We all strive to accomplish something. Something to be proud of. Something to casually mention in a mixed company and register a gleam of admiration, or a nod of respect. Something, anything. Those are my thoughts as I sit on top of Mount Katahdin contemplating the sign marking the northern terminus of the Appalachian Trail. It's just a nice moment on a day hike for me, but for some it's the end of 2,200 miles journey. As curious as I am about this almost mystical accomplishment alas, there aren't any thru-hikers in sight so I don't get the chance to ask.
Sometimes I just don't get people. Take kids for example. In theory I know why people have them, care about them, even love them. Or, at least, I think I know. It has something to do with an iron grip our genes have on us. Ancestors of a more kid-relaxed persuasion have unfortunate tendency of disappearing from the gene pool. Regardless of the real reason, kids are valued in our society - like cars, or houses, or iPads - and one is supposed to look after them. Well, in any case, that has been my working hypothesis.
It looked for a moment as if the long winter of our discontent ended in May with the last fresh tracks we left in Arapahoe Basin skiing area. We drove south and spent some time in New Mexico and Arizona getting progressively warmer. It quickly got too hot for pretty much anything unless we stayed at high altitudes. Also we ran out of states to visit to the point we had to cross the border. When we got to South California endless summer was in full swing and we trashed our carefully prepared packing system fishing for shorts and flip-flops. After a while we decided it’s time to move back to temperate climes and started driving north.
Just to be clear: I am not a big fan of the representational art. I feel that the era of cameras requires a painter to look beynd the obvious. The same applies to sculptures even if the sculpture in question is the size of a small mountain. Even if the mountain is not so small. That said Mt. Rushmore was not supposed to be an art piece. Or at least not just an art piece. It became an altar of secular religion of americanism. And an allegory of everything good and bad about America. It was conceived as a marketing stunt: to attract visitors to the unquestioningly beautiful Black Hills of South Dakota. It was designed by a Ku Klux Klan member and it occupies a land that happened to fall under American control in less than savory circumstances. It was financed largely by federal tax dollars in a good old tradition of senators syphoning money to their states to reduce the waste on federal level. It was constructed with typically American combination of ingenuity and brute force: precision tools and dynamite. There were obstacles that were overcome: when Jefferson's visage cracked and had to be blasted off, it was aptly recreated behind Washington's left ear. And as any popular idea the Mt. Rushmore spurred the healthy competition. Works are under way on Crazy Horse Memorial nearby, which is way bigger and probably will turn out no less ugly than its rival.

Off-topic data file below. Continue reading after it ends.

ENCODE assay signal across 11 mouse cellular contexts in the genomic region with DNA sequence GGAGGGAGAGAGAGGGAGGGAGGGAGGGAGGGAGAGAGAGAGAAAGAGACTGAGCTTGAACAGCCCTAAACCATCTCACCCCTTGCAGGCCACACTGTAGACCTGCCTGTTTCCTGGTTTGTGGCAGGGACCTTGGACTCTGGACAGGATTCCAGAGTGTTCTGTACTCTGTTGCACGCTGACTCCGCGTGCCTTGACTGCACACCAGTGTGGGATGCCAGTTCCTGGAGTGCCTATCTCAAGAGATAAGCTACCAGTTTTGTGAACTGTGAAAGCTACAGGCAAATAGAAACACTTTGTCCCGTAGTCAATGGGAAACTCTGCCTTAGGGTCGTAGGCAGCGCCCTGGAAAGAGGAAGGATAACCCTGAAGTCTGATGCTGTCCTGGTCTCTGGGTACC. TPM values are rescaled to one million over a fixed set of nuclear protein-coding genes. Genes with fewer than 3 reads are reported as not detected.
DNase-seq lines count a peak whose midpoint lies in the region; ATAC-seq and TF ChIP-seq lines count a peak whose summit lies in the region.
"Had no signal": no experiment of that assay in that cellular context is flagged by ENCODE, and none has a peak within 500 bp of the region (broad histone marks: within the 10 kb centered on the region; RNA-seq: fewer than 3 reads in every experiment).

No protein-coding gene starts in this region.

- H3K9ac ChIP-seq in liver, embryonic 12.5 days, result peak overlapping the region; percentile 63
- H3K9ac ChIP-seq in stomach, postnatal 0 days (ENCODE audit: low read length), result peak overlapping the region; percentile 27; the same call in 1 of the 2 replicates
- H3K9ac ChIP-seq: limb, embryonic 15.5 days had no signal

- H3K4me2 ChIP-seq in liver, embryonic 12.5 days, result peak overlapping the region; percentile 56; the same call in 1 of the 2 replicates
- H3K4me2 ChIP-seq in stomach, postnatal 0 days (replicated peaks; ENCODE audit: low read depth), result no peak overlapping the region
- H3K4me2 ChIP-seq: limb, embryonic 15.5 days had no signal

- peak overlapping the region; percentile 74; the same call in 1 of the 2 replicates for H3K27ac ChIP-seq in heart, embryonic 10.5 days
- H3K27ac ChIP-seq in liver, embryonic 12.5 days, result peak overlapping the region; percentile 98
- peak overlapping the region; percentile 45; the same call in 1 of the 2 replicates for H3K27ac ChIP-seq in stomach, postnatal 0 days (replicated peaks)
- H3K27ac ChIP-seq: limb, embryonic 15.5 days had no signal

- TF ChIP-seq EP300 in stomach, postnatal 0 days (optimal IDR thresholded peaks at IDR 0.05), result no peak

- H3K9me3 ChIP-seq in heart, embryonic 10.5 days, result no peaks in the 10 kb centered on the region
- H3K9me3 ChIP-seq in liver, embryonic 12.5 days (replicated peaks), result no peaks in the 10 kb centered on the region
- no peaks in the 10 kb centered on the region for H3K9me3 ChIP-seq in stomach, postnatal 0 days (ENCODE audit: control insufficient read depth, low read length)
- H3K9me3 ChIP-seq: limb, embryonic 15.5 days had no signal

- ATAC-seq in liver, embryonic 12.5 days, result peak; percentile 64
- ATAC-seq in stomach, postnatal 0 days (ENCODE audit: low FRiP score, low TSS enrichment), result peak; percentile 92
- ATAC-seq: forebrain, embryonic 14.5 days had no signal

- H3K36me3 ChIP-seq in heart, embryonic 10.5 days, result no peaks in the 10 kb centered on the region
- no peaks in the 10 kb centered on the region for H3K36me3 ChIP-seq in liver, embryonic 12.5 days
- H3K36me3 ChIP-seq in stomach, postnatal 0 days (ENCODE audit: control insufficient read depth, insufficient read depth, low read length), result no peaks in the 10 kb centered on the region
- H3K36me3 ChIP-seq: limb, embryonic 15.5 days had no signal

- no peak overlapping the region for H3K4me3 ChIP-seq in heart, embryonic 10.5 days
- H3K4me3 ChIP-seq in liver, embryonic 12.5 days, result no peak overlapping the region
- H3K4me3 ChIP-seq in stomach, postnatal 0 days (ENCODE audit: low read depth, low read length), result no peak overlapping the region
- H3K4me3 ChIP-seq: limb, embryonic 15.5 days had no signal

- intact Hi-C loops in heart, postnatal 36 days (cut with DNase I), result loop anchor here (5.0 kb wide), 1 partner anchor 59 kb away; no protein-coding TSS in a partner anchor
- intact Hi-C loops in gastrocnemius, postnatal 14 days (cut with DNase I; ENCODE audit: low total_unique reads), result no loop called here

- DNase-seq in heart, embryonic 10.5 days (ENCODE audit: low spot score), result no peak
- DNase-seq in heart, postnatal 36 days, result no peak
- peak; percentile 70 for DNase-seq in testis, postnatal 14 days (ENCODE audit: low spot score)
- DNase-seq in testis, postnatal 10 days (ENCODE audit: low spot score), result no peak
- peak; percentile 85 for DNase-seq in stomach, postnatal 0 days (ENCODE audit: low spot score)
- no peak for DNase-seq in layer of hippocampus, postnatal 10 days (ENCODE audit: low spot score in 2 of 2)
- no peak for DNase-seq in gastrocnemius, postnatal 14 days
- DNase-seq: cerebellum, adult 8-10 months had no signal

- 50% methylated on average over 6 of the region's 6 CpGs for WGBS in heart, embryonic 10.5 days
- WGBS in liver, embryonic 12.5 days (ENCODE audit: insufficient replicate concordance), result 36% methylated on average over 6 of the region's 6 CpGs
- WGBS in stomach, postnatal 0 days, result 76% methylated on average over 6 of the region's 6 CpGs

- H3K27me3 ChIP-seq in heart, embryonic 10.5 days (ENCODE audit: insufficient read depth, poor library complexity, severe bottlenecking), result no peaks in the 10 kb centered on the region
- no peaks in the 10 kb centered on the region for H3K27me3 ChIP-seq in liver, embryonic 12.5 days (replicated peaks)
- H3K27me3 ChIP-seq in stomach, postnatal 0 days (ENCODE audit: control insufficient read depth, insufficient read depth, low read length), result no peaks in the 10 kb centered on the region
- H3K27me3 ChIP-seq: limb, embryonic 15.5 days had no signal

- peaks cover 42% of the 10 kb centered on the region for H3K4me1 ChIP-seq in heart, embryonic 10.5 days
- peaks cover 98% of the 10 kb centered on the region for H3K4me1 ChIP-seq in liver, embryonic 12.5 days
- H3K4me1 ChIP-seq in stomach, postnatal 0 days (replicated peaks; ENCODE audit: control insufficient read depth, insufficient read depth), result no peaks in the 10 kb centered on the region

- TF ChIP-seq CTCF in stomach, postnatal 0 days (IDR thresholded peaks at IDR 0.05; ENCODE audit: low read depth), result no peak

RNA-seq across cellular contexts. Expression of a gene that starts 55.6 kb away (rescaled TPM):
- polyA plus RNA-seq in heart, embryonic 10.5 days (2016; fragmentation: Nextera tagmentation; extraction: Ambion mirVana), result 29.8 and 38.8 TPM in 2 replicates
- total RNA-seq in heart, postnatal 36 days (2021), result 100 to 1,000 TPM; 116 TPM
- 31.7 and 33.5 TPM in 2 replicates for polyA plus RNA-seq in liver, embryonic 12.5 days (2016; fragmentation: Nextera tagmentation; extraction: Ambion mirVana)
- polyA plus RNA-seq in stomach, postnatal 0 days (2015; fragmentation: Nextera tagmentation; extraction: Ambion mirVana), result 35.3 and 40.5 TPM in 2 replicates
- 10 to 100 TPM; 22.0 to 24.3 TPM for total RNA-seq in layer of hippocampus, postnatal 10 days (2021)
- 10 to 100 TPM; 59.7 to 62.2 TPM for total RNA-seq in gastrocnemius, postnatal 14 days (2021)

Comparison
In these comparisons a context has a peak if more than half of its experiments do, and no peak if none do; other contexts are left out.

We've conquered our first fourteener in Colorado. Or anywhere for that matter. 1 down (or rather up), and only 53 more to go. You have to love the imperial system. 14 thousand feet sounds so much more impressive than mere 4300 meters. SI is of course just a failed French conspiracy to make American mountains appear smaller. The trail description promises imagining oneself at the base camp on Everest. And sure enough we've met two older ladies (sixty five and seventy four years old - that's older, right?) preparing for trekking in Nepal. Looks like we still have a little time to conquer remaining fourteeners. And to go to Nepal.
I am reading a sci-fi book about Mars. Red Mars, Green Mars, and Blue Mars by Kim Stanley Robinson is a trilogy about terraforming Mars and transforming a population of colonists into an independent society. The book resonates deeply with our recent excursions. Hiking the red rocks of Utah parks reminds me of the Martian landscape. When driving a dirt road in a deep canyon with little plant life I feel the environment is as strange and hostile to life as on Mars. I almost expect to find a Mars rover around the corner. The abundant biosphere of our planet turns out to have clear and surprisingly close boundaries.
This really should not be about trees. Nor about beetles. I should write about Rockies tundra extending above 11000ft (3500m). Because tundra at this latitude is unique. And trees are everywhere. At least for now. Normally it takes some effort to get to the tundra layer. You have to either hike for a couple of hours or travel way up north. But not in Rocky Mountain park. There is a road that will take you up there. And then you can take a paved trail to have an even closer look. The trail is not steep but you will run out of breath. Only 2/3 of oxygen that your body is used to is now entering your lungs. So to compensate you breathe harder and more often. Even if you are otherwise in a pretty good shape. It's hard to believe that anything can live here. But it does. And it's colorful and fragile and very alien. It's September but the cold wind tries to knock you down and slam your car doors. Chances are you are not dressed properly. After all you just drove up in comfort of a car from a warm autumn town below.
Out of all the states we visited so far we liked Colorado best. May be because of the mountains: lots of very dramatic peaks in the western part. May be because the people are not so interested in our story: they seem to ignore our accents even more than folks in Massachusetts. Or may be because the food is OK here and they know how to make beer. Seems like each and every town sports its own microbrewery.
Americans celebrate mourn the end of summer a.k.a. the Labor Day weekend by driving away to vacation destinations. Like Breckenridge, Colorado. With all the energy spent on securing a lodging in an attractive place they neglect to devise an interesting activity to fill 3 days. They wander aimlessly down the street looking for any diversion. Eventually they fall back onto familiar pastime: shopping. Only they don't buy much as the looming recession put an end to guiltless spending.
The common opinion is that American tourists abroad are a bunch of insufferable ignorants. Supposedly they take their prosaic habits, funny packs, running shoes and a desire to find a McDonald in France and proceed to trample all over the world's treasures. Well, that may be. But if you hope that European tourists behave better in US you are seriously mistaken. Visiting Utah deservedly famous Canyonlands and Arches National Parks we are being unwillingly subjected to an invasion of German, French and Russian touring groups. Compete with one another in a strangely seductive game of let's confirm the worst national stereotypes.